As the current legislative session was coming to an end Tuesday, the Senate sent a bill to Gov. Scott Walker’s desk that makes oral chemotherapy more affordable.
The Senate had already approved an unamended version of the bill on a nearly unanimous vote, but the Assembly amended the bill. The Senate needed to approve the changes before sending the final version to Walker, who has indicated he would sign the bill.
The Senate approved the Assembly changes on a 26-7 bipartisan vote.
The bill gives insurance companies the option to either charge the same price for oral and intravenous chemotherapy or to ask for a $100 co-payment, which would increase starting in 2016.
The Assembly added the co-payment option before finishing up its legislative session last month, putting pressure on the Senate to approve the Assembly’s version so that the bill would not die this session.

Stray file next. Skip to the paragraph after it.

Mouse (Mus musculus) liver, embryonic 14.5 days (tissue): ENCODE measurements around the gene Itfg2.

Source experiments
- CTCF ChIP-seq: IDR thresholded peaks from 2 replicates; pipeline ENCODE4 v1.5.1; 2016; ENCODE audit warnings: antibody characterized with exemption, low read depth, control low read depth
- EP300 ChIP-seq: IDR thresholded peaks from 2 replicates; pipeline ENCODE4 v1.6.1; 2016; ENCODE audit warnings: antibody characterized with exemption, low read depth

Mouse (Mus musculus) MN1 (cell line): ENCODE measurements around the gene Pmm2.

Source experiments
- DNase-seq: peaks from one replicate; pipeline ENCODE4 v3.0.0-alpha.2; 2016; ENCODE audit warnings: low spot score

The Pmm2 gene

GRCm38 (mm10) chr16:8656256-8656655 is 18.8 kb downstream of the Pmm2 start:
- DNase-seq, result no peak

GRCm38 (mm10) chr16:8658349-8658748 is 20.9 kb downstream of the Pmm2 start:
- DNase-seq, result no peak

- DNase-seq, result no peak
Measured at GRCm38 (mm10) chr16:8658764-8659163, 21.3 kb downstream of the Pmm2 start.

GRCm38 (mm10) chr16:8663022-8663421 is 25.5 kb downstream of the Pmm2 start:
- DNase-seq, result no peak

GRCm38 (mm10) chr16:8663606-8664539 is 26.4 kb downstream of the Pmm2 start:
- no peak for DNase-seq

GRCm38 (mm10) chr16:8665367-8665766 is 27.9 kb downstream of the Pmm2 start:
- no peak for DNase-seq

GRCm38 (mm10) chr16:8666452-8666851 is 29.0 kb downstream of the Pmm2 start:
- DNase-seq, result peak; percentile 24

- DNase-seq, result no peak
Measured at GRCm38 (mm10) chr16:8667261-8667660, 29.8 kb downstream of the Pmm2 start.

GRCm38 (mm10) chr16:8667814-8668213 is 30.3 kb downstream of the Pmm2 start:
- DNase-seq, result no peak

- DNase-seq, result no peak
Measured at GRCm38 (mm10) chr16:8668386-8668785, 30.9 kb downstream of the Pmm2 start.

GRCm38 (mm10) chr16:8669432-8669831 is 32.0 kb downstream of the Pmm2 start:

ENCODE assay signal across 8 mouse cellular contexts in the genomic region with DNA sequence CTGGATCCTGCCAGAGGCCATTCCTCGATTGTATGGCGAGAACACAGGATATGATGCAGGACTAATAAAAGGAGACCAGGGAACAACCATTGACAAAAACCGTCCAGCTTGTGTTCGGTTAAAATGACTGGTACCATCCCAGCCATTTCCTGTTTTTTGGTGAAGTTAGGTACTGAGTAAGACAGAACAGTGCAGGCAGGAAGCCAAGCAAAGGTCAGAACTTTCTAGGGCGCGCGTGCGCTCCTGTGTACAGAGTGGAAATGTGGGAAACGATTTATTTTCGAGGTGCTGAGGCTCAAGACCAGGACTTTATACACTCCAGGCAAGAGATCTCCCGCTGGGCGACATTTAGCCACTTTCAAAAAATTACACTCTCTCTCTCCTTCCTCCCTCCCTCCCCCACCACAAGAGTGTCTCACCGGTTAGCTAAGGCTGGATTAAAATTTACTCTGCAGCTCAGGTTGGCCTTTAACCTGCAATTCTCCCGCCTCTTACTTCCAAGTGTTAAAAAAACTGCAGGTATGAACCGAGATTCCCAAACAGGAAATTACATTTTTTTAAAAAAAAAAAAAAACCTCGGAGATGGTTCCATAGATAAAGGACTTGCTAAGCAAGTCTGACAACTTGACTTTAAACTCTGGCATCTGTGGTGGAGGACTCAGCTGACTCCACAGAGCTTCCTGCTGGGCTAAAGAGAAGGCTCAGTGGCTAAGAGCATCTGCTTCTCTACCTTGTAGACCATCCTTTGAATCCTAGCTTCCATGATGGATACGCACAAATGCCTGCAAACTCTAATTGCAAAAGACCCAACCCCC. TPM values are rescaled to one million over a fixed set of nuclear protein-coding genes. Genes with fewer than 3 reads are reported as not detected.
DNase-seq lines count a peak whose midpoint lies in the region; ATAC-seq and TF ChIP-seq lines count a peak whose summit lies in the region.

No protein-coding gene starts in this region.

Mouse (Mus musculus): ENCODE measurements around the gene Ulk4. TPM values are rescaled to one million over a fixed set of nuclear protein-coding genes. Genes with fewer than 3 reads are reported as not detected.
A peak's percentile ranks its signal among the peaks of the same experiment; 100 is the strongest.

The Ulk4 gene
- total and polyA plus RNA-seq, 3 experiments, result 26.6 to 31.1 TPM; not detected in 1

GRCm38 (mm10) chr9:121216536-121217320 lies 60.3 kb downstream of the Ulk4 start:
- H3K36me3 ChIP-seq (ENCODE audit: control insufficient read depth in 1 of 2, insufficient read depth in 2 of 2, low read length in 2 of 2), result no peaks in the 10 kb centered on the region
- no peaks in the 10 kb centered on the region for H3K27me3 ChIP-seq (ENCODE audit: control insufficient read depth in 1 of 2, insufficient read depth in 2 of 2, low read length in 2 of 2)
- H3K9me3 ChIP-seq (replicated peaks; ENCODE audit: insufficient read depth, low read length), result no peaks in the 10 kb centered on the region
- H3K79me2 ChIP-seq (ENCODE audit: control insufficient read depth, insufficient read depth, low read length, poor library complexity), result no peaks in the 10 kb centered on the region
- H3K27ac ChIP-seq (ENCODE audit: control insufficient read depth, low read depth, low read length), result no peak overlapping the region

“Today it is better to act than not to act,” Sen. Alberta Darling, R-River Hills, who introduced the initial version of the bill, said.
Some legislators voiced opposition to accepting the amendment from the Assembly, saying it was unnecessary and citing the fact that Walker had said he would sign the original version of the bill before the Assembly added the amendment.
Others said the amendment does not go far enough in decreasing costs for cancer patients because while it limits co-payments to $100 for each prescription received each month, patients often require multiple prescriptions at the same time.
“This is going to be a very, very expensive amendment for the people who can least afford it,” Sen. Jon Erpenbach, D-Middleton, said. “It’s not a $100 co-pay, it’s a $100 co-pay per prescription, per month.”
Sen. Rick Gudex, R-Fond du Lac, said if the Senate had rejected the Assembly’s amendment, the bill would have gone back to the Assembly for reconsideration, and it is unlikely the Assembly would agree to come back to vote on the bill again this session.
The original goal of the bill was to create cost parity for cancer patients, Sen. Lena Taylor, D-Milwaukee, said. However, she said the Assembly’s amendment changed the bill’s purpose.
“The Senate did the right thing, and the Assembly did not,” Taylor said. “I hope the headlines will reflect that.”
[Photo from Flickr user liz west]